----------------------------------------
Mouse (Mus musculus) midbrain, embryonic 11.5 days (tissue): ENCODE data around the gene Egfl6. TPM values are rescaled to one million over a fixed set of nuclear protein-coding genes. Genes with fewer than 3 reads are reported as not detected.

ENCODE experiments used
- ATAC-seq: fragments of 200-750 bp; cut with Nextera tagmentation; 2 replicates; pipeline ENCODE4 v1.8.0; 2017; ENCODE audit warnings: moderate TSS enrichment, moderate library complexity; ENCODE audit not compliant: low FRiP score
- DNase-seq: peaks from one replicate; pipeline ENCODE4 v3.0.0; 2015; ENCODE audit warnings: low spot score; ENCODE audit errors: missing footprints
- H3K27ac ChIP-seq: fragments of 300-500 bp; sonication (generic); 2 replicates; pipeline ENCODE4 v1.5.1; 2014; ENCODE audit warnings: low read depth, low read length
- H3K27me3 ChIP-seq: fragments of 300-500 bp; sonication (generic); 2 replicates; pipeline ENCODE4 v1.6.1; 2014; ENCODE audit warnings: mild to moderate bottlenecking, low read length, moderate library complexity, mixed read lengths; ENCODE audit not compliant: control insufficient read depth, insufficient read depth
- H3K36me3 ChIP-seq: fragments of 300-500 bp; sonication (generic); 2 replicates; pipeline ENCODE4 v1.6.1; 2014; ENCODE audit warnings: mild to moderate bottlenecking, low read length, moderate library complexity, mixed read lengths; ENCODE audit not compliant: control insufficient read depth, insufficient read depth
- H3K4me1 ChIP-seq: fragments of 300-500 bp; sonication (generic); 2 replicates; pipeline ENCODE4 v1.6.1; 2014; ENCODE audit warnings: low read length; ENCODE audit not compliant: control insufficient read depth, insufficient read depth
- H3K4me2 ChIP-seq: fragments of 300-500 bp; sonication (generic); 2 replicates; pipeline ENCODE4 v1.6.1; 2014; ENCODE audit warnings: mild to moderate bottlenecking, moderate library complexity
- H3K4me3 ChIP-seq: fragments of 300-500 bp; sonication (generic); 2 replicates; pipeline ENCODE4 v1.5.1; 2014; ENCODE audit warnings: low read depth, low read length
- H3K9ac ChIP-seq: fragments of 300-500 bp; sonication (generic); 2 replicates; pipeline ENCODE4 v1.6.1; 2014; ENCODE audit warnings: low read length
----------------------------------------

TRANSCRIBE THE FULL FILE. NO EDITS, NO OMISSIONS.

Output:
Mouse (Mus musculus) midbrain, embryonic 11.5 days (tissue): ENCODE data around the gene Egfl6. TPM values are rescaled to one million over a fixed set of nuclear protein-coding genes. Genes with fewer than 3 reads are reported as not detected.

ENCODE experiments used
- ATAC-seq: fragments of 200-750 bp; cut with Nextera tagmentation; 2 replicates; pipeline ENCODE4 v1.8.0; 2017; ENCODE audit warnings: moderate TSS enrichment, moderate library complexity; ENCODE audit not compliant: low FRiP score
- DNase-seq: peaks from one replicate; pipeline ENCODE4 v3.0.0; 2015; ENCODE audit warnings: low spot score; ENCODE audit errors: missing footprints
- H3K27ac ChIP-seq: fragments of 300-500 bp; sonication (generic); 2 replicates; pipeline ENCODE4 v1.5.1; 2014; ENCODE audit warnings: low read depth, low read length
- H3K27me3 ChIP-seq: fragments of 300-500 bp; sonication (generic); 2 replicates; pipeline ENCODE4 v1.6.1; 2014; ENCODE audit warnings: mild to moderate bottlenecking, low read length, moderate library complexity, mixed read lengths; ENCODE audit not compliant: control insufficient read depth, insufficient read depth
- H3K36me3 ChIP-seq: fragments of 300-500 bp; sonication (generic); 2 replicates; pipeline ENCODE4 v1.6.1; 2014; ENCODE audit warnings: mild to moderate bottlenecking, low read length, moderate library complexity, mixed read lengths; ENCODE audit not compliant: control insufficient read depth, insufficient read depth
- H3K4me1 ChIP-seq: fragments of 300-500 bp; sonication (generic); 2 replicates; pipeline ENCODE4 v1.6.1; 2014; ENCODE audit warnings: low read length; ENCODE audit not compliant: control insufficient read depth, insufficient read depth
- H3K4me2 ChIP-seq: fragments of 300-500 bp; sonication (generic); 2 replicates; pipeline ENCODE4 v1.6.1; 2014; ENCODE audit warnings: mild to moderate bottlenecking, moderate library complexity
- H3K4me3 ChIP-seq: fragments of 300-500 bp; sonication (generic); 2 replicates; pipeline ENCODE4 v1.5.1; 2014; ENCODE audit warnings: low read depth, low read length
- H3K9ac ChIP-seq: fragments of 300-500 bp; sonication (generic); 2 replicates; pipeline ENCODE4 v1.6.1; 2014; ENCODE audit warnings: low read length